BRC expresses concern as retail sales slump in September

0
Representative iStock image

A leading retailers consortium has expressed concern over falling sale figures as data released by Office for National Statistics (ONS) today (22) showed that retail sales in Great Britain dipped by 0.2 per cent for the fifth month running in September.

The fall in sales marks the worst-ever slump in the UK for high street shops and online sales since modern records began in 1996 though food stores and departmental stores saw a marginal rise. As per latest figures from  Office for National Statistics (ONS), retail sales in September, after an upwardly revised fall of 0.6 per cent in August, despite the removal of most coronavirus restrictions across the UK.

Responding to the latest ONS Retail Sales Index figures, which showed a 0.0 per cent year-on-year sales growth in September (non-seasonally adjusted retail sales excluding fuel), Helen Dickinson, Chief Executive of the British Retail Consortium (BRC), said: “Retailers will be concerned by the slump in sales, just as they begin their preparations for the all-important Christmas period. Fuel shortages, wet weather, and low consumer confidence all contributed to lower consumer demand this month, with household goods, furniture and books all hit particularly hard. 

“Internet sales growth showed its fourth consecutive month of decline as digital businesses struggled to maintain the level of sales seen in 2020, at the height of the pandemic. Nonetheless, internet sales still remain well above pre-pandemic levels as hybrid working made receiving parcels much more convenient than before.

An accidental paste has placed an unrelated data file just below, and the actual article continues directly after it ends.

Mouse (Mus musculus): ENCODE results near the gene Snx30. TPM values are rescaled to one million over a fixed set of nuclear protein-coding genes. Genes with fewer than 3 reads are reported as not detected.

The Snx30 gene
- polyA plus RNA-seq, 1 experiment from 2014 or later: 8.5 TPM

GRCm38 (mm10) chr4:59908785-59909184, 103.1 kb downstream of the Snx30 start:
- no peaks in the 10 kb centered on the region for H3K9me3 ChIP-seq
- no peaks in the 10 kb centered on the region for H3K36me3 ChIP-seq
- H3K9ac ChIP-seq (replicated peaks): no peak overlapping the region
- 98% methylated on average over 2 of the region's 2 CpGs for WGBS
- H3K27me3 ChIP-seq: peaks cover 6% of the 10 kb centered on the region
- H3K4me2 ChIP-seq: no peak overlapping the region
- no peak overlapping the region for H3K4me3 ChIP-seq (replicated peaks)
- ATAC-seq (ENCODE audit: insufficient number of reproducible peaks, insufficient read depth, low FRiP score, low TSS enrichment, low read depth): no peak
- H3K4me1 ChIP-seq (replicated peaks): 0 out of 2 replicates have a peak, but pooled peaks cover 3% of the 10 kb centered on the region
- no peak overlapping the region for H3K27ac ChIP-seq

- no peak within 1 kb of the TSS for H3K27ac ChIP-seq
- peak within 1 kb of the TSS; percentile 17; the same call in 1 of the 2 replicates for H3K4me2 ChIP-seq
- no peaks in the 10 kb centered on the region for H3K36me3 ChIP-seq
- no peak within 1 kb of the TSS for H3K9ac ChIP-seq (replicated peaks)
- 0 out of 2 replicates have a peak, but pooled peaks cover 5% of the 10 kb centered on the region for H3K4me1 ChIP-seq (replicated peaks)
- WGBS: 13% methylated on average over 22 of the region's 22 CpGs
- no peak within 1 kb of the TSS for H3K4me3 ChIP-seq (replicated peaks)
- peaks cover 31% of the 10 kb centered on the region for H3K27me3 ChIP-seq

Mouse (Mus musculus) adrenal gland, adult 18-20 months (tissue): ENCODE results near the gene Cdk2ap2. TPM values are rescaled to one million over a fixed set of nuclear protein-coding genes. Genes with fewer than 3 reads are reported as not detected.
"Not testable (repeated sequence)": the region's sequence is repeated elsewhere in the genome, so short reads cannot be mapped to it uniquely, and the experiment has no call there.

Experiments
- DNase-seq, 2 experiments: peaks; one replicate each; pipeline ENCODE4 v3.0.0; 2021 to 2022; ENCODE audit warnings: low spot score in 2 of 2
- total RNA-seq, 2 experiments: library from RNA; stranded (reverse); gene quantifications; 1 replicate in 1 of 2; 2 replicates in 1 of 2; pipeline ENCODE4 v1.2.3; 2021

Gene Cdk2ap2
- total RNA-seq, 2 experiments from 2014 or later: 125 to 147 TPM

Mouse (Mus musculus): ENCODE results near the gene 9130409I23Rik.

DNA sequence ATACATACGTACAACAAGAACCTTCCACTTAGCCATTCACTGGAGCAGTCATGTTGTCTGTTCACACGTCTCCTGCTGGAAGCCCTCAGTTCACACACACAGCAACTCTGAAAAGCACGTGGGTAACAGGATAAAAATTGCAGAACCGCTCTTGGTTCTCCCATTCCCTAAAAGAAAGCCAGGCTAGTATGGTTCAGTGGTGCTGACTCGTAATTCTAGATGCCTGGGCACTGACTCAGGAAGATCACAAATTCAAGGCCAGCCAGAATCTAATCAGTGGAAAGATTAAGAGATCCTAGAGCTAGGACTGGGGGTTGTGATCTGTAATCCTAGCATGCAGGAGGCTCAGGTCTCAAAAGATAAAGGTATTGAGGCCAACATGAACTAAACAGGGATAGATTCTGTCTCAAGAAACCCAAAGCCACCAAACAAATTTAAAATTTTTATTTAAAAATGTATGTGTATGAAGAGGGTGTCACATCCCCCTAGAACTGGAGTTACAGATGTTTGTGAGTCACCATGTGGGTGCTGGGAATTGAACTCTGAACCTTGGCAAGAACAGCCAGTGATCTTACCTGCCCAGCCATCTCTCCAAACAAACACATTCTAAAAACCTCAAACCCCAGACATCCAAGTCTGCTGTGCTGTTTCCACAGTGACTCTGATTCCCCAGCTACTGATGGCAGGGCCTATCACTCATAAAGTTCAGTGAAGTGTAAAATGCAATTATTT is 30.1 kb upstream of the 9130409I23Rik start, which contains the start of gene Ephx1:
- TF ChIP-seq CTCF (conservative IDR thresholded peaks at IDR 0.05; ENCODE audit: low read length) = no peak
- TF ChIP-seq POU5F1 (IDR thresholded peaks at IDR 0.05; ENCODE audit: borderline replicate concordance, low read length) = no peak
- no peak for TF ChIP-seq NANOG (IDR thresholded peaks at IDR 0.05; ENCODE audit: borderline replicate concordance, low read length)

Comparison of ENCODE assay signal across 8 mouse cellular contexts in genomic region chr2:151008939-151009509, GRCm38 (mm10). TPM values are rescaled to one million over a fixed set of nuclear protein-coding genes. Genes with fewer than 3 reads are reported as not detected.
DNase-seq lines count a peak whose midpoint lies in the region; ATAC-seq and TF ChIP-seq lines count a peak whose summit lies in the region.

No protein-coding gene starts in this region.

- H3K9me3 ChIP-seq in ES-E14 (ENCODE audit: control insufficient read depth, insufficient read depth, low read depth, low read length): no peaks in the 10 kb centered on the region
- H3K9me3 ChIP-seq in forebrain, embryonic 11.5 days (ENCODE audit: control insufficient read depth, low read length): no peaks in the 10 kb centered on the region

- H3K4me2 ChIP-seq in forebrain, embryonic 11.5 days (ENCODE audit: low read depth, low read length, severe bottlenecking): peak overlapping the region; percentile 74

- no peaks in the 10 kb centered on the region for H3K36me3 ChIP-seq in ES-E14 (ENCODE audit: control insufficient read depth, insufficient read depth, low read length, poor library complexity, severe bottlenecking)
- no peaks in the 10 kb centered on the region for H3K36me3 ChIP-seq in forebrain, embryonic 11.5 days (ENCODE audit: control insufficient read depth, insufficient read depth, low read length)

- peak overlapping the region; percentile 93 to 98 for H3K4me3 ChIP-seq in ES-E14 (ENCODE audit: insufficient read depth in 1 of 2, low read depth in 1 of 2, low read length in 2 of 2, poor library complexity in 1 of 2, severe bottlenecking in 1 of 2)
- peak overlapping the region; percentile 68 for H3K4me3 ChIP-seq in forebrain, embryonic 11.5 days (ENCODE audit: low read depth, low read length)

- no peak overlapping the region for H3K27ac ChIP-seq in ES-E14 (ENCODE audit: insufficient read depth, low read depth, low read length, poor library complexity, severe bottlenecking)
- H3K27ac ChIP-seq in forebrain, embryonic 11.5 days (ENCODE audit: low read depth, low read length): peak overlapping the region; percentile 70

As per latest figures from  Office for National Statistics (ONS), retail sales dipped by 0.2 per cent in September, after an upwardly revised fall of 0.6 per cent in August, despite the removal of most coronavirus restrictions across the UK.

Confounding expectations for a boom in consumer spending fuelled by billions of pounds in household savings built up during lockdown, retail sales volumes have fallen in each month since April.

“For the sake of the UK’s economic recovery, it is vital that retail sales bounce back as we near the festive season. Labour shortages across the supply chains, on farms, factories, warehouses and lorry drivers, all threaten to derail this recovery and it is vital that Government finds a long term solution to this problem. 

“Labour shortages, alongside higher energy, commodity, and transport costs, are all putting pressure on prices, with three in five retailers warning of higher prices before Christmas,” Dickinson said.

The slump in September was said to be driven by  monthly fall in spending in household goods stores selling furniture and lighting. Sales volumes also fell for chemists, toy stores and sports equipment stores.

However, clothing and department stores – among the hardest hit retailers in the pandemic – reported an increase in monthly sales volumes. Food shops also recorded a modest increase in sales.